The lower Platte River: Flowing just under the radar, part 2


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Last month Rodney Verhoeff laid the background for the Nov. 6 Second Biennial Platte River Summit, beginning Prairie Fire’s focus on the lower Platte River. This month Verhoeff discusses the land and water uses in the valley. In a future issue, we will present a different perspective on the lower Platte by Frank Albrecht, a board member of LPRCA and assistant division administrator for the Realty and Environmental Services Division of the Nebraska Game and Parks Commission.

By Rodney Verhoeff

Traversing its way through eight counties in Nebraska and braiding its way past 24 communities, this dynamic river system crosses rural landscapes, flows past tree-lined bluffs, and bisects the Omaha-Lincoln metro corridor on the way through eastern Nebraska to its mouth where Louis and Clark stopped on their historic journey. Frequently cutoff from upper stretches of the Platte River because of low base flows near Columbus, the lower Platte River receives much of its base flow from the Loup River and Elkhorn River Basins. Rarely, if ever in recent history, has this stretch of the Platte gone dry. In fact, flooding is often more of a concern from spring rains and wintertime ice jams. Flow (discharge) can range from an average of 3,000 cubic feet per second (cfs) to nearly 16,000 cfs annually. Compare this to flow (discharge) just upstream of the lower Platte stretch (near Duncan, Neb.) that ranges an average of 286 to 3,700 cfs, with a particular emphasis on the lower values in recent years. This year was quite exceptional with the many spring storms and resulting high precipitation and runoff into the lower Platte River. Although high flows sound good for providing adequate water supplies, creating a continuous river channel for movement of fish and other aquatic species, and scouring unwanted vegetation and debris, they can also be problematic because of flooding, seasonal loss of sandbar habitat, and increased transport and distribution of noxious weed seeds further downstream.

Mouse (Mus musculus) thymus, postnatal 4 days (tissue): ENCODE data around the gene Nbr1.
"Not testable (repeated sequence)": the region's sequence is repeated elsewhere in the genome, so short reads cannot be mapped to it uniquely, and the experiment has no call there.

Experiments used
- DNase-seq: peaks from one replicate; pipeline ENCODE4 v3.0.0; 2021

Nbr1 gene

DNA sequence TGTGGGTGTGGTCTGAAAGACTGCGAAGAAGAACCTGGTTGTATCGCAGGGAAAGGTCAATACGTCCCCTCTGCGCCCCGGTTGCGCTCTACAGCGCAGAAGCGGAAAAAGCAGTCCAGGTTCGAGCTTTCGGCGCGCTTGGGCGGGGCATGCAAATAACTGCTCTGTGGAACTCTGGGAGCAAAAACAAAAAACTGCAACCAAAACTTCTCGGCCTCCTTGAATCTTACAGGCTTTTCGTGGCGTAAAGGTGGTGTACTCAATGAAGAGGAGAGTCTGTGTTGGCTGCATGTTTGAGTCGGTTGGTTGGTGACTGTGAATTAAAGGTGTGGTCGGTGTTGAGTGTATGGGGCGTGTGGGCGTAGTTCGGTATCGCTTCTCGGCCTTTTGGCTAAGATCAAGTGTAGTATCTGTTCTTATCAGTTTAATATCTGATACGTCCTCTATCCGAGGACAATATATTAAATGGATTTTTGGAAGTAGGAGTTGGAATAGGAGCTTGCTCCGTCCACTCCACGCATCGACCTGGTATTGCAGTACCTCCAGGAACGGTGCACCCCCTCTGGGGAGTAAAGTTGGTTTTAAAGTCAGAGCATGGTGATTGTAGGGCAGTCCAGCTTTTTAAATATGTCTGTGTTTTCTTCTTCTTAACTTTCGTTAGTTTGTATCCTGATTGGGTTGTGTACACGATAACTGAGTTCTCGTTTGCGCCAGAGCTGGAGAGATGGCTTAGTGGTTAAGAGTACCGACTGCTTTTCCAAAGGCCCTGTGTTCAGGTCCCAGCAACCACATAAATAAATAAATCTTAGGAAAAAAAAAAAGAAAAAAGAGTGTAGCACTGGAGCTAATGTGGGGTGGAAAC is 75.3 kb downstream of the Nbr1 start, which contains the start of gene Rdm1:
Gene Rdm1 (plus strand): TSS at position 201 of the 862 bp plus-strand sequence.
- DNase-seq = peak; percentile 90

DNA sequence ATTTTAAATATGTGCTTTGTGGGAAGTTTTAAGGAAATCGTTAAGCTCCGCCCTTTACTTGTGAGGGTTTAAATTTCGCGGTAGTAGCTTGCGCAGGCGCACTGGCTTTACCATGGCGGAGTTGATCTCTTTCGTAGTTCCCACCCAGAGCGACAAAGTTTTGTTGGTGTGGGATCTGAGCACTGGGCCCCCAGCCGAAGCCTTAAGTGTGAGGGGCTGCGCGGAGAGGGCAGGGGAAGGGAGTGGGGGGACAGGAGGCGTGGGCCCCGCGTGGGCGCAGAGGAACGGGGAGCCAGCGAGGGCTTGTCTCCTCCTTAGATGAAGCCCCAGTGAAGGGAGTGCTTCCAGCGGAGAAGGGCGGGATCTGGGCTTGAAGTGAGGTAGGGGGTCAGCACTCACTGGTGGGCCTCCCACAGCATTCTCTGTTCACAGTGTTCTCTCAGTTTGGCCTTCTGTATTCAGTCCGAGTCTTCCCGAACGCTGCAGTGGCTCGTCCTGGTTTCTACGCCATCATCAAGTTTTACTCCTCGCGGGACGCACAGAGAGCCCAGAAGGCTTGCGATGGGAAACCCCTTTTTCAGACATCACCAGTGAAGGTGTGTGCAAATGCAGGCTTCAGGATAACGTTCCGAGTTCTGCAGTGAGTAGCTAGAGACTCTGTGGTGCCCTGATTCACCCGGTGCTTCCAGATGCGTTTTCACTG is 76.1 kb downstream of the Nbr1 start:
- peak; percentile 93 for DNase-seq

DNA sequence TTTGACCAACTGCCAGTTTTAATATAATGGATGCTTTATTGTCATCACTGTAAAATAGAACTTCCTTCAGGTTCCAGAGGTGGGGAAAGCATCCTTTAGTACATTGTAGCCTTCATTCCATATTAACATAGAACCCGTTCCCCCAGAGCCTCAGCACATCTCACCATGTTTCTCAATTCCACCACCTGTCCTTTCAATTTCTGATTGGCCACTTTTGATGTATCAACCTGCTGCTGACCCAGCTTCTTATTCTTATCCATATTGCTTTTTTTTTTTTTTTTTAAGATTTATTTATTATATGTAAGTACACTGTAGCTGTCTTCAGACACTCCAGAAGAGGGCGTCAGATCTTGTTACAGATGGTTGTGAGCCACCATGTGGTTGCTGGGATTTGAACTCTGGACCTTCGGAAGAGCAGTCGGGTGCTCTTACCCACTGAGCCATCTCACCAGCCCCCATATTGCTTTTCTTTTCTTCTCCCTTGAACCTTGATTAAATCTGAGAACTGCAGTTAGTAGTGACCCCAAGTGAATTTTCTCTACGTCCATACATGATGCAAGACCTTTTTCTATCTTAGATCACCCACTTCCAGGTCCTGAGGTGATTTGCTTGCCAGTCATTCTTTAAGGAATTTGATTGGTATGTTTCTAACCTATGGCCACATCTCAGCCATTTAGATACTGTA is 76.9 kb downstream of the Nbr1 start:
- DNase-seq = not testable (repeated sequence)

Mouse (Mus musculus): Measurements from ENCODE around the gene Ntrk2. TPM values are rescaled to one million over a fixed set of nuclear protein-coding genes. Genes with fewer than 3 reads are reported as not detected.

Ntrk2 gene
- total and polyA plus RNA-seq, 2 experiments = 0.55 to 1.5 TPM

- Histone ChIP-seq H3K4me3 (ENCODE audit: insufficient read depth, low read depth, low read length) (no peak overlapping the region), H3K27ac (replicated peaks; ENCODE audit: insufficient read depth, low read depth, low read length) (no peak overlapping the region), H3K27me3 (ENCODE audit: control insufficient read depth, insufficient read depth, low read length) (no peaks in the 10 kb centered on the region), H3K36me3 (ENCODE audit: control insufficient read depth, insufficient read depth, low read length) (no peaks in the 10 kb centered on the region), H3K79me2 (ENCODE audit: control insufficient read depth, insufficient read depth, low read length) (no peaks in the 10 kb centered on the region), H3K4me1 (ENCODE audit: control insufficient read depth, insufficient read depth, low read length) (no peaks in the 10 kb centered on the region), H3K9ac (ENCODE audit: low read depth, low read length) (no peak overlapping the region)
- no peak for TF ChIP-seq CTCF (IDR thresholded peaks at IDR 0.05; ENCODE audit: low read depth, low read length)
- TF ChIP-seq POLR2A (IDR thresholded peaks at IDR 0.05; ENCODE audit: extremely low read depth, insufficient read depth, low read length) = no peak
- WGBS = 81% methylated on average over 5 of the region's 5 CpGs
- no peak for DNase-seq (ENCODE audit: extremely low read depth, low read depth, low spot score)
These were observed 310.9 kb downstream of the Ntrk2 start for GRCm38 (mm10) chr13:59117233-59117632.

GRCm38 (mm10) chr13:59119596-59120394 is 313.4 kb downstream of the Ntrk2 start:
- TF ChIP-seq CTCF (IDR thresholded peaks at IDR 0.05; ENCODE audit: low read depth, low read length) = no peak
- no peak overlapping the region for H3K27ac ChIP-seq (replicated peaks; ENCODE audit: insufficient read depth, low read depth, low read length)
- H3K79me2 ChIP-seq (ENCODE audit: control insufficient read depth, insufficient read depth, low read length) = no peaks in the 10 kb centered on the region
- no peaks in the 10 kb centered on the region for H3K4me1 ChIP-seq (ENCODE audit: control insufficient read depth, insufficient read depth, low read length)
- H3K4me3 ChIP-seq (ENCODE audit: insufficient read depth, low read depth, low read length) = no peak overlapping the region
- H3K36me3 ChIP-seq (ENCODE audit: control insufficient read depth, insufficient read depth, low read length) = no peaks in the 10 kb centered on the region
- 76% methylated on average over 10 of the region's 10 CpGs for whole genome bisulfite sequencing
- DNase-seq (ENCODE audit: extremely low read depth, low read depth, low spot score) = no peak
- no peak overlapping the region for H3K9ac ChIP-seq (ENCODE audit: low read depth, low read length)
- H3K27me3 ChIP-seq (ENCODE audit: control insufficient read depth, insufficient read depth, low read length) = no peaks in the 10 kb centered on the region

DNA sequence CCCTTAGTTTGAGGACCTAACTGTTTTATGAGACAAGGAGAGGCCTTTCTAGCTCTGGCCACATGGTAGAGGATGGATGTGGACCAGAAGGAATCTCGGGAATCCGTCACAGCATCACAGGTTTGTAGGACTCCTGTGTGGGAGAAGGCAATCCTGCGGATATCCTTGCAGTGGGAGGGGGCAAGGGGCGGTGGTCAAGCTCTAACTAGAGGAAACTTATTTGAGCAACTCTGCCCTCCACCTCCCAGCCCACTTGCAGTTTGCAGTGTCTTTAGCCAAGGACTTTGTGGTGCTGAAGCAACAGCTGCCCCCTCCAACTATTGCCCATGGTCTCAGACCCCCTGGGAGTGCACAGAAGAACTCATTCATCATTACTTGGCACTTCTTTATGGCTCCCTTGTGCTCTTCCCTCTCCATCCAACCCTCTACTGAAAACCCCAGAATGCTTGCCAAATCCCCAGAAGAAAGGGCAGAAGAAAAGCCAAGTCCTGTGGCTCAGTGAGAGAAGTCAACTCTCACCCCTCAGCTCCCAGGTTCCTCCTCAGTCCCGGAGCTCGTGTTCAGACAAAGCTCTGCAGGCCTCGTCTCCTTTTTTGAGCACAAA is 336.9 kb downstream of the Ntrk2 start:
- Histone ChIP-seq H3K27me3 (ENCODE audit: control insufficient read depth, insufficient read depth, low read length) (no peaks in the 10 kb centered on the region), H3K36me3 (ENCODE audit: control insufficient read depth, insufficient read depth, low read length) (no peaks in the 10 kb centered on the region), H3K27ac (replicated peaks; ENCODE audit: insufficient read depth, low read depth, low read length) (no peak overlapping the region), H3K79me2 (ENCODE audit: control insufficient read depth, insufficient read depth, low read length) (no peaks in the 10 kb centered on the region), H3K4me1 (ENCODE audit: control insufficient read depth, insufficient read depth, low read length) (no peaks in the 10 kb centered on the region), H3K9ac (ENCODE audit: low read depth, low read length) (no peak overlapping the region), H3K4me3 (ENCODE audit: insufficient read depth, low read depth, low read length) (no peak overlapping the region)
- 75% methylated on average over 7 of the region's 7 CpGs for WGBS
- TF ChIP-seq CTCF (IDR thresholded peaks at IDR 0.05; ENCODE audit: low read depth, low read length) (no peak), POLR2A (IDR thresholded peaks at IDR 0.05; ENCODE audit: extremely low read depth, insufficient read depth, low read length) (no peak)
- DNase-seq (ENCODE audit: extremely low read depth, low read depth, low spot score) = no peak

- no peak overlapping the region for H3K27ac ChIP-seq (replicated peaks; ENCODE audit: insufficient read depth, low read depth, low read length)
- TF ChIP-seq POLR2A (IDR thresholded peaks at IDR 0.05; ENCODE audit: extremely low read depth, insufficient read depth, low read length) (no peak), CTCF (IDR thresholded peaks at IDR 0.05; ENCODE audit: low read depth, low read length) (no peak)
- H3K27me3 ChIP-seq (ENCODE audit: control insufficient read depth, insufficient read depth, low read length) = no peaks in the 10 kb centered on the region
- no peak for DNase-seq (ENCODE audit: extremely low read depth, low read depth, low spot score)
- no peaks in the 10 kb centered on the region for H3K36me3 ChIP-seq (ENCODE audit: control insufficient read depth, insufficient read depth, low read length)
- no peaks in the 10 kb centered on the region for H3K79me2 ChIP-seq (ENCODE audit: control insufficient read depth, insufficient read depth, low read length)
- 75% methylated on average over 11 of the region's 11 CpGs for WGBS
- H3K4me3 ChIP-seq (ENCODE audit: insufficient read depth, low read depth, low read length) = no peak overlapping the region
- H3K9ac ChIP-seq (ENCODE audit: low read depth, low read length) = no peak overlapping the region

Some of the most obvious characteristics of this stretch of the Platte River are the “braided” channels, sandbars and vegetated islands. Truly, the old adage “a mile wide and an inch deep” still applies to many portions of this lower reach. Love them or hate them, airboats are the best way to expeditiously move around on the lower Platte through these braided channels and shallow depths. In fact, airboating is so popular that Nebraska has the second largest airboat contingency, only eclipsed by the Florida Everglades group. Canoeing, although also quite popular, can be challenging and can require a considerable amount of portaging over sandbars and around debris. However, for those wanting a good workout and wonderful scenery, the lower Platte offers miles of paddling. In fact, the lower Platte River is designated by the Nebraska Game and Parks Commission as a state water trail.